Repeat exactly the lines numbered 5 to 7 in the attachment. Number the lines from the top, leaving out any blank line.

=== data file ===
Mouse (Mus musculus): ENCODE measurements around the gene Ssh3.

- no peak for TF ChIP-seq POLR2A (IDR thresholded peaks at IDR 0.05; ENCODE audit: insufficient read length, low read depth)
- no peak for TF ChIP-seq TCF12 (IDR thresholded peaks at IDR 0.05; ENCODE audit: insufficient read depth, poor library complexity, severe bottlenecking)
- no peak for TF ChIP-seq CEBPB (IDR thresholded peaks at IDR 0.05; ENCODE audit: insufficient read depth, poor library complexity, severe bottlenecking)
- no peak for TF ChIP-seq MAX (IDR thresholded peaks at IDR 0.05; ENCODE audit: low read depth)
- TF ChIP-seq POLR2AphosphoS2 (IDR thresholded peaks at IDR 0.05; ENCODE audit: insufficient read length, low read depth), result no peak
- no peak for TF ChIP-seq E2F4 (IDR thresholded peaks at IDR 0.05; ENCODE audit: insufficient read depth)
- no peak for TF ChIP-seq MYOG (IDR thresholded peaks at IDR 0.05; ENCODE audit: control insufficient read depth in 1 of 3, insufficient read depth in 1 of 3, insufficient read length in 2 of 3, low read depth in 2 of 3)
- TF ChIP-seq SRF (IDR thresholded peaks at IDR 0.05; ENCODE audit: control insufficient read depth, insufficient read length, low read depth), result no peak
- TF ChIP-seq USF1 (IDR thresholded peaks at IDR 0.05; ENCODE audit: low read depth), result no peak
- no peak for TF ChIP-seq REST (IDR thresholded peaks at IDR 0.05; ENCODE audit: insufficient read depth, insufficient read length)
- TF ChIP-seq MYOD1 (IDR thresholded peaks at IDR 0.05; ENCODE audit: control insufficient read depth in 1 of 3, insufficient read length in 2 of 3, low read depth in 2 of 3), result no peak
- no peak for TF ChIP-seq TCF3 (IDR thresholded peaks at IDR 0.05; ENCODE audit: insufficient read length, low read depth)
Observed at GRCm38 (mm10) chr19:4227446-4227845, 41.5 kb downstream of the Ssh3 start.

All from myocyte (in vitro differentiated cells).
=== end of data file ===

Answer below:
- no peak for TF ChIP-seq MAX (IDR thresholded peaks at IDR 0.05; ENCODE audit: low read depth)
- TF ChIP-seq POLR2AphosphoS2 (IDR thresholded peaks at IDR 0.05; ENCODE audit: insufficient read length, low read depth), result no peak
- no peak for TF ChIP-seq E2F4 (IDR thresholded peaks at IDR 0.05; ENCODE audit: insufficient read depth)